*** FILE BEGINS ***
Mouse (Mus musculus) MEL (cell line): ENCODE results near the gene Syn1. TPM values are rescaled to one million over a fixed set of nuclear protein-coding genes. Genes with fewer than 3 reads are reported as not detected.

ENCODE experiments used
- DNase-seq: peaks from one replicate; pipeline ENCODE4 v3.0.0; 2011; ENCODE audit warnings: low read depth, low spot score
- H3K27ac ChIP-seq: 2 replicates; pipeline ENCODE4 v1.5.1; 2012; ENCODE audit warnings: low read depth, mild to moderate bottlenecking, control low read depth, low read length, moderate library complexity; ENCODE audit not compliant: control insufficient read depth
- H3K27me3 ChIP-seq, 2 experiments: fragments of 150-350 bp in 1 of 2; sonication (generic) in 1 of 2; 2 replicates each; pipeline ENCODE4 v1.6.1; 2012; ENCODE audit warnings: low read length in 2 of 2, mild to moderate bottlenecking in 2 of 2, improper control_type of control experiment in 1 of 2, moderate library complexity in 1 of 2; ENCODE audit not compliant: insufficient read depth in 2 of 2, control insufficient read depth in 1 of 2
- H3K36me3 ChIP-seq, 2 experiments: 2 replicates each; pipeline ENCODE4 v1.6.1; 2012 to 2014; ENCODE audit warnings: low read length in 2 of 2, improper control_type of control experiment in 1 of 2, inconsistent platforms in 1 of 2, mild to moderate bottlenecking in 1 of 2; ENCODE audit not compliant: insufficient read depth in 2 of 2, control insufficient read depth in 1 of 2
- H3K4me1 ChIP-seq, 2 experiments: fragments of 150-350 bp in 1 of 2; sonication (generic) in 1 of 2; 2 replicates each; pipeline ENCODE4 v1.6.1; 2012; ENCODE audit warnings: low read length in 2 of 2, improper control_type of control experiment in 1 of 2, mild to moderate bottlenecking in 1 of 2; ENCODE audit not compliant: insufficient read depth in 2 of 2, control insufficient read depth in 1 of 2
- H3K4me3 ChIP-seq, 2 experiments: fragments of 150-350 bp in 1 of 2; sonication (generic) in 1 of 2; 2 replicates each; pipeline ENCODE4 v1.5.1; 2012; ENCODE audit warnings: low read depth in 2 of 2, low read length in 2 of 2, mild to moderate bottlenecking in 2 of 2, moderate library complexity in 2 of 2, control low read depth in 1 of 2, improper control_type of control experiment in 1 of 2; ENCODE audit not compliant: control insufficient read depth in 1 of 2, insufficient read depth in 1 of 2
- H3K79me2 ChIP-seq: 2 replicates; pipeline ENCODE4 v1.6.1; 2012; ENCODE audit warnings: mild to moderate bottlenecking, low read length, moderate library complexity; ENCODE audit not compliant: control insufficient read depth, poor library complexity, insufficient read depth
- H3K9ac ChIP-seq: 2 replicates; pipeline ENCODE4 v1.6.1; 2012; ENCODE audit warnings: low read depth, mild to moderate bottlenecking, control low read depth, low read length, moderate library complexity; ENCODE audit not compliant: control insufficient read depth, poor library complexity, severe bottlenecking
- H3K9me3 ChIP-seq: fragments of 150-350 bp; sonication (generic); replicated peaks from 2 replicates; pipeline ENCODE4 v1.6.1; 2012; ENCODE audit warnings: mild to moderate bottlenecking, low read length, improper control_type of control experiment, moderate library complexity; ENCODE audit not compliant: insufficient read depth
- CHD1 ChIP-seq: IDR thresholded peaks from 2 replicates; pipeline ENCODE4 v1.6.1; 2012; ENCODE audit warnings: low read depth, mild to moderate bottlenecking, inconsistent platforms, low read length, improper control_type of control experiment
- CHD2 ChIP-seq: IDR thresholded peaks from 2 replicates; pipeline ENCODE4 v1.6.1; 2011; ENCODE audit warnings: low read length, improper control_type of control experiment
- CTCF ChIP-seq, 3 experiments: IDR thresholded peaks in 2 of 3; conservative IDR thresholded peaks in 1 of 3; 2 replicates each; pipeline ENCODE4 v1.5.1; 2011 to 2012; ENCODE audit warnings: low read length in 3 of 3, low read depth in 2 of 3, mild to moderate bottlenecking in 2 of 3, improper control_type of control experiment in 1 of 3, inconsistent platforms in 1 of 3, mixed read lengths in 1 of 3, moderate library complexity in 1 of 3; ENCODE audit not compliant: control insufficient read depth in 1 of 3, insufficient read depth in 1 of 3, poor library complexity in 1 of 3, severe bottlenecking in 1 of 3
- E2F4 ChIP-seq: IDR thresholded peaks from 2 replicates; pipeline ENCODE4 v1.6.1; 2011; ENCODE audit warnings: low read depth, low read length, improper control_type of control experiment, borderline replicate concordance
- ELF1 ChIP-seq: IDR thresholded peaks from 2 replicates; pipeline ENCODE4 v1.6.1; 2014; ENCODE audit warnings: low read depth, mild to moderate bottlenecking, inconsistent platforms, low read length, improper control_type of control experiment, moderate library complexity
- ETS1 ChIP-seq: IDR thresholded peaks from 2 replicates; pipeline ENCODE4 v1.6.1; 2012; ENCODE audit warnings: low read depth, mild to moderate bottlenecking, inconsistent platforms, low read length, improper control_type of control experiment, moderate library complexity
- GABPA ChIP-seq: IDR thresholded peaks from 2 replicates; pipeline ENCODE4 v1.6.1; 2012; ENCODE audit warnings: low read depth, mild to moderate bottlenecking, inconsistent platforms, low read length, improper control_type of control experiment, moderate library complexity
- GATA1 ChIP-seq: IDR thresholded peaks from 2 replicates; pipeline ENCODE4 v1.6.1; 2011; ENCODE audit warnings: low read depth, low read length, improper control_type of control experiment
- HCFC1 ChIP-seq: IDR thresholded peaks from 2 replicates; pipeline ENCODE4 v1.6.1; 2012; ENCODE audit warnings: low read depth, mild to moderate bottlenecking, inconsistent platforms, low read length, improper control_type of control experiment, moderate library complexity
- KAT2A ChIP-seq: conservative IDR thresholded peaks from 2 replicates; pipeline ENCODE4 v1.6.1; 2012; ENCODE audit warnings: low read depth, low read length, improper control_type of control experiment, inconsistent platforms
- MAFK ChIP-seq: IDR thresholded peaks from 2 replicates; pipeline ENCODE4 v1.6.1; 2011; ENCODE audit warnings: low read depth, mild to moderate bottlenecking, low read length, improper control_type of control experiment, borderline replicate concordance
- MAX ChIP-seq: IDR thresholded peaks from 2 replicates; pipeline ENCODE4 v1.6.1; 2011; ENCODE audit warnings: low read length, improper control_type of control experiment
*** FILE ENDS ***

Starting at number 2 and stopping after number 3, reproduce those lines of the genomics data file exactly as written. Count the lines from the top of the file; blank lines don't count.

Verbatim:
ENCODE experiments used
- DNase-seq: peaks from one replicate; pipeline ENCODE4 v3.0.0; 2011; ENCODE audit warnings: low read depth, low spot score